Jul. 15—CEDAR RAPIDS, Iowa. — Mark Moriarty still had Aaron Rozek's cell number after recruiting him in college.
Moriarty was a coach at Augustana, while Rozek ended up going to Minnesota State. But Moriarty is now a pitching coach for the Cedar Rapids Kernels, a Class A affiliate for the Minnesota Twins, and he was excited when he learned that Rozek would be pitching there this summer.
"He was always tough to hit against," Moriarty said. "Whenever we saw him (at Augustana), nobody could hit him. Independent ball really helped him a lot because he was able to keep pitching and develop his craft and get stronger."
Rozek was recently named the Twins' Starting Pitcher of the Month for its minor-league teams in June. In four starts in June, he allowed three earned runs on nine hits with six walks and 16 strikeouts in 18 2/3 innings.
"It's always nice to get the recognition, but I don't think much about it," Rozek said. "I just focus on what I need to do every day and control what I can control."
Rozek was a four-year letterwinner at Minnesota State from 2015-18, going 20-4 with a 3.24 earned run average in his career. The lefthander didn't throw hard enough to catch the attention of professional scouts, so he spent a couple of seasons with an independent league team at Schaumburg, Illinois.
Last summer, he signed with the Twins, spending a few games with four different teams and posting a 3-2 record with a 2.40 ERA.
"He just kept working after college and kept working," Moriarty said. "He has five pitches that he can throw for strikes. You don't know if the catcher has enough fingers for all of his pitches."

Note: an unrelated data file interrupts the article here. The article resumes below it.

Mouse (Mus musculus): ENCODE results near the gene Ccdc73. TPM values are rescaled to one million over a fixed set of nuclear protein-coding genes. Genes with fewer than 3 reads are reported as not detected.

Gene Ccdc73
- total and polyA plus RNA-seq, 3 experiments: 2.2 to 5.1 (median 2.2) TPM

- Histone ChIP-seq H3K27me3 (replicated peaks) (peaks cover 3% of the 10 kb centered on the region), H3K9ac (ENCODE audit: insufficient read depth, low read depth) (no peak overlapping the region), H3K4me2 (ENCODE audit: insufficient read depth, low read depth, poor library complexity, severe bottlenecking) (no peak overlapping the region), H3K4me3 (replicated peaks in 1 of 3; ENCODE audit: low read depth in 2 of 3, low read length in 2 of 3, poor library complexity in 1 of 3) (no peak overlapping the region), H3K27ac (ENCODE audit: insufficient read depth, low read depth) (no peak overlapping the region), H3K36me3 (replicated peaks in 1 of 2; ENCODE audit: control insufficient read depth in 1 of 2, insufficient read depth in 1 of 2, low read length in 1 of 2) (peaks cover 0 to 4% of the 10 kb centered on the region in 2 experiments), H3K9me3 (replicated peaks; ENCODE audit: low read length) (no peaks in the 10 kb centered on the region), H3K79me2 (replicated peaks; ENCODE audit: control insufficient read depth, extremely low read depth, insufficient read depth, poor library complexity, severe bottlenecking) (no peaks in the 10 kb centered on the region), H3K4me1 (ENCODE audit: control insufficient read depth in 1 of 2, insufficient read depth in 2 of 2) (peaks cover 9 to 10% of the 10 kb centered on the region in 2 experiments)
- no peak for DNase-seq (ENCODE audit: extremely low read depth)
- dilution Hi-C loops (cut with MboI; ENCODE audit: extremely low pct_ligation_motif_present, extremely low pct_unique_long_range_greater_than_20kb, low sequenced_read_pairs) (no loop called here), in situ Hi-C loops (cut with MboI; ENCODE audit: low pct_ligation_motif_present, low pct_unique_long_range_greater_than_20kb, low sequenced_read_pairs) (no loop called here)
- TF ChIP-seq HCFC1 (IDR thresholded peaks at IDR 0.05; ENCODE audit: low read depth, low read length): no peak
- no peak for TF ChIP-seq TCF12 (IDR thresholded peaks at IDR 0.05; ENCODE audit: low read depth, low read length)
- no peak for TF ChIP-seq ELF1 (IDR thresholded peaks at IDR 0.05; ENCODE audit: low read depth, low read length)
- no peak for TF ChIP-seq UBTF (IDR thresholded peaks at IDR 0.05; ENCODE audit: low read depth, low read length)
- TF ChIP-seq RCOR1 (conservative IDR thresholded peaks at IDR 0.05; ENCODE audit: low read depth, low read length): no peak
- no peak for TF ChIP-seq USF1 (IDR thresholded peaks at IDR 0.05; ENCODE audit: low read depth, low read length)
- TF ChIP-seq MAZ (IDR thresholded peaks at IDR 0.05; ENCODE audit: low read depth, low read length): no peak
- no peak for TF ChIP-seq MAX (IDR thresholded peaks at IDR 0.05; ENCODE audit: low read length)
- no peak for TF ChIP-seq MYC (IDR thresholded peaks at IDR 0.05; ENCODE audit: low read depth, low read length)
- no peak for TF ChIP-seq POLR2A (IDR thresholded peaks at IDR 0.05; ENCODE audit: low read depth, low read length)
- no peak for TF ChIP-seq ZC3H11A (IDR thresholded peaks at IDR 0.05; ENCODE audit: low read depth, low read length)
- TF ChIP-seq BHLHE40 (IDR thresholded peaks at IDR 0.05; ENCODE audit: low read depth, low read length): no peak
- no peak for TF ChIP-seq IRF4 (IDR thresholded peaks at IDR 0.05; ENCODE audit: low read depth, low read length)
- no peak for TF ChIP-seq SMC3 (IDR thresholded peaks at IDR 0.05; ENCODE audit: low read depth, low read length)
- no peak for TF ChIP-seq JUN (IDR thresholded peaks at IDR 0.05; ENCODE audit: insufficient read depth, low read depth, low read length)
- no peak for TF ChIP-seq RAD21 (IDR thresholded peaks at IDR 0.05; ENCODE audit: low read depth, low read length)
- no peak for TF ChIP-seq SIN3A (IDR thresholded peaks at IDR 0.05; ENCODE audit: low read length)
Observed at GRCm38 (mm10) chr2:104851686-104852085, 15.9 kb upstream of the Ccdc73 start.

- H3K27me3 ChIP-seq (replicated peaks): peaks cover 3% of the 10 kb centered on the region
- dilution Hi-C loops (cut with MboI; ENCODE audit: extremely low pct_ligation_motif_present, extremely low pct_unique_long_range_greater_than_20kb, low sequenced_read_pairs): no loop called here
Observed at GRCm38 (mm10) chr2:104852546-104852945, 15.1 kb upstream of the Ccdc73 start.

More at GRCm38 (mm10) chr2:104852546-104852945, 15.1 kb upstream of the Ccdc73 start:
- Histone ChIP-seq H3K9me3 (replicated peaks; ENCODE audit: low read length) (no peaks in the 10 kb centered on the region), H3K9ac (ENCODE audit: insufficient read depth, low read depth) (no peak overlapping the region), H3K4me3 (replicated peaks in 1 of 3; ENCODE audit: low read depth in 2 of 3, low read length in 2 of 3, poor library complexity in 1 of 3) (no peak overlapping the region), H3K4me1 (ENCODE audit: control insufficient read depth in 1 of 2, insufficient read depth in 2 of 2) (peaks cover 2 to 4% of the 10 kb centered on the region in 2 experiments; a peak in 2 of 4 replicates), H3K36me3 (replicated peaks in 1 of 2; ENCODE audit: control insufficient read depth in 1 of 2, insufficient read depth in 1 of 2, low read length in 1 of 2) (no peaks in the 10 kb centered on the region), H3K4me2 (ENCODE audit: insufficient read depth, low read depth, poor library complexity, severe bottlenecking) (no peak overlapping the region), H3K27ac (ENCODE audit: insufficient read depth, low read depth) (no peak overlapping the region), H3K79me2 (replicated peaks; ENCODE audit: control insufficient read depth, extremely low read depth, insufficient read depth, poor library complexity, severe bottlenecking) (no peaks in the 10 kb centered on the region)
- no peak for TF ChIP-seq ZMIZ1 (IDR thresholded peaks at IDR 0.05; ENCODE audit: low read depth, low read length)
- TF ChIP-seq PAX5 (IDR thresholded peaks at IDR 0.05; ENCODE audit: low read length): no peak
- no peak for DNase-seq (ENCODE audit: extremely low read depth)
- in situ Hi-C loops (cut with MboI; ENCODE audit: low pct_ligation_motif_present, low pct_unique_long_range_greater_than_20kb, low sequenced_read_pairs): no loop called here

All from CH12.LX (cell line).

For the season, Rozek is 6-3 with a 3.97 earned-run average in 13 games, 12 of them starts. He has struck out 53 in 56 2/3 innings. He missed his last start because he tested positive for COVID.
Rozek has spent a lot of time working on mechanics, adjusting the angle of his hips during the delivery to get the most out of his left arm. He was a mid-80s pitcher at Minnesota State, but he's touching 93 mph on occasion this season.
Rozek is realistic about his journey. He's not going to add 5 mph to his fastball in one offseason. Instead, he's hoping to add a 0.1 or 0.2 mph at a time, and in time, he'll reach his velocity goals.
However, he'll turn 27 in August, quite a bit older than other players at high Class A. He manages his workload, unable to throw as much as he did in high school.
"He's 4, 5 years older than some of the guys, but he's still young in baseball," said Moriarty, who was born in southern Minnesota and has relatives in Mankato. "The cool thing about baseball is that each guy develops differently."
Rozek will start Sunday's game at Beloit, Wisconsin, and at some point, he may get promoted to Class AA Wichita, where he pitched a couple of innings last summer.
If not, Rozek is still living a childhood dream of being a professional baseball player.
"I get to live every kid's dream and get paid for it," Rozek said. "It's not as glamorous as the big leagues, but it seems pretty glamorous to me.
"Going to Schaumburg (in 2019), I thought that was going to be my last year of playing baseball so this is just icing on the cake. I'm a little older, but I'm still having fun. I try not to worry about thigs that are out of my control."
Follow Chad Courrier on Twitter @ChadCourrier.